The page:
Thursday, October 8, 2009

Pigmentary Glaucoma laser surgery

My husband had laser surgery to relieve high pressure due to Pigmentary Glaucoma in mid-July. After the surgery, he developed severe pain in the eye, but the pressure was in the normal range. The doctor said that he was suffering from severe inflamation (inflammation). He was treated for the inflamation (inflammation) with drops, but it did not go away, and the pressure rose back up into the mid 30's, and he could not see out of the eye and was in severe pain. The doctor advised him to seek treatment at the U of M eye clinic in Ann Arbor immediately. The doctor at the U of M believed that the inflamation (inflammation) was due to the surgery, light, and an eye drop. I believe the name was Xylatan. She changed his medications and gave him some pills for two days to relieve the pressure. Since that visit, three weeks ago, the inflamation (inflammation) has not subsided, and now he is feeling pain in that eye again. The pressure is also rising again. It was 26 on the 9th, and today, the 16th, it was up to 32. I am writing because we dont know what to do. The doctor seems puzzled by his response to the laser treatment, and is notadvising any changes in medications. Do you have any advice? Thank-you for your time in this matter.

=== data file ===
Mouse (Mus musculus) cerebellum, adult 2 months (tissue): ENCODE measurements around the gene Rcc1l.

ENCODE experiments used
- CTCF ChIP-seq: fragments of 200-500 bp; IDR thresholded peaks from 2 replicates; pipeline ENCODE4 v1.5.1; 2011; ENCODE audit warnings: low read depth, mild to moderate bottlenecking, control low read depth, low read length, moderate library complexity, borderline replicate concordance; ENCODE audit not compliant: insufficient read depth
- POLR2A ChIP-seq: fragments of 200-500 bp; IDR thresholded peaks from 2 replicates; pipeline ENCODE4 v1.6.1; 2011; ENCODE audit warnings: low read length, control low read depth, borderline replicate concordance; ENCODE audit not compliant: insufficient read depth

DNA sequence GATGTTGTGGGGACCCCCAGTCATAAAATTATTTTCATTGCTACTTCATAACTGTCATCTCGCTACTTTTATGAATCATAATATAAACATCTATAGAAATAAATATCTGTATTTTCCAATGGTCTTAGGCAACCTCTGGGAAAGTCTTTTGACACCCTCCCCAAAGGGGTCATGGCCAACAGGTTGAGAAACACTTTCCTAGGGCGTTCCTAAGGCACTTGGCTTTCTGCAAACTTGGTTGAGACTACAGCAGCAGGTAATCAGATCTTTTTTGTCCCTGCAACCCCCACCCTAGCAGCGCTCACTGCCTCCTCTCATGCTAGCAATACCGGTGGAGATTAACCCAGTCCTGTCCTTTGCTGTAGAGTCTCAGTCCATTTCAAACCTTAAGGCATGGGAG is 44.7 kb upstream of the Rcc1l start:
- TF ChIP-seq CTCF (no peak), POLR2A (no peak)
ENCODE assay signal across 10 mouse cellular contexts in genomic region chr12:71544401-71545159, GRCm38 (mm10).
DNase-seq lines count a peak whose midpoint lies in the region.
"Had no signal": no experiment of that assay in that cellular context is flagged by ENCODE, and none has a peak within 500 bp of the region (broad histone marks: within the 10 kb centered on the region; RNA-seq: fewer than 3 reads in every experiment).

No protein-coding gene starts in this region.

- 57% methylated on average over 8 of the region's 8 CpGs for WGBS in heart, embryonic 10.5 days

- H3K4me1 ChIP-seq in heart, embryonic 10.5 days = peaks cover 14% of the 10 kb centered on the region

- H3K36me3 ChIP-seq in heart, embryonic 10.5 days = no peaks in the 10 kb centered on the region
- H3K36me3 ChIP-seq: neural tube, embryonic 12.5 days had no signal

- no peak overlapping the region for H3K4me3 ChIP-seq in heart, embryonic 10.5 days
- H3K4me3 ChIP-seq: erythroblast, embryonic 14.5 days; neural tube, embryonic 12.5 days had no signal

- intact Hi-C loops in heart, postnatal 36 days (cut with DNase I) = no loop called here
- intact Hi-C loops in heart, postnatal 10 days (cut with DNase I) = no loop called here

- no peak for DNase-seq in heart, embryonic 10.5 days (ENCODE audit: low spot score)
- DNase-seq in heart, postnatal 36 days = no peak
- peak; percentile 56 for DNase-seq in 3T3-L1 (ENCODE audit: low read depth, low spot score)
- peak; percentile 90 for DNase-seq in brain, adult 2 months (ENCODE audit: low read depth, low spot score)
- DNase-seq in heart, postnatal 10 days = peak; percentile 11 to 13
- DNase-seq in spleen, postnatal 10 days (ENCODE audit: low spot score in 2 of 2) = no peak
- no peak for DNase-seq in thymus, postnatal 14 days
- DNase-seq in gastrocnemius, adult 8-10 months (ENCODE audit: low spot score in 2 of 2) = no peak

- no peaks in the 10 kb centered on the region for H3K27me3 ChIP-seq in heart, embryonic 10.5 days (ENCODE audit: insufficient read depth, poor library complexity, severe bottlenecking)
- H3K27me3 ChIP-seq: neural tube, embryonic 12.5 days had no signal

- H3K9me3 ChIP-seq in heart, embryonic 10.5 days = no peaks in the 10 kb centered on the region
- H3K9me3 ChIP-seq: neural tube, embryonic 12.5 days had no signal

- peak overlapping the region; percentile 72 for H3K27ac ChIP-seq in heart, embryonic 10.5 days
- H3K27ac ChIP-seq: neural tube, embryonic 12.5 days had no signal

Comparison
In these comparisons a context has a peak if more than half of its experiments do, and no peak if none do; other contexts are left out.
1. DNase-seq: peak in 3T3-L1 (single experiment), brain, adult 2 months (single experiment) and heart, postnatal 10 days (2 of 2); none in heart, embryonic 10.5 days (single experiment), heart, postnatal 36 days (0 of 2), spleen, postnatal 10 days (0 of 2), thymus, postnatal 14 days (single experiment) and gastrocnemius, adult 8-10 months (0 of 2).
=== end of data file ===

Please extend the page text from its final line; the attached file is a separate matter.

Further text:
Inflammation after laser surgery is unusual but can sometimes happen. It is important to know what type of laser surgery he had (laser trabeculoplasty or peripheral iridotomy). It is also possible that the medications can be making the inflammation worse. For example, Xalatan has very rarely been associated with inflammation in the eye. It is reasonable to stop those medications which may cause inflammation and put him on pills and possibly steroid medicines.
It is possible that he has an underlying predisposition for eye inflammation (UVEITIS) and should have a through evaluation for this.
If medicines cannot control his eye pressure and if there is risk of optic nerve damage, he may require glaucoma surgery.
The most important thing is to maintain follow-up with your ophthalmologist. I am sure your husband is getting very good care at Ann Arbor. I am also a glaucoma specialist and if you would like another opinion, you can call my secretary at 313-916-3260 (Paula) and ask to see Dr. Imami. If you want another opinion, please bring a copy of your old records and visual fields.
This information is for educational purposes only. It is not possible to advise on treatment without examining your husband.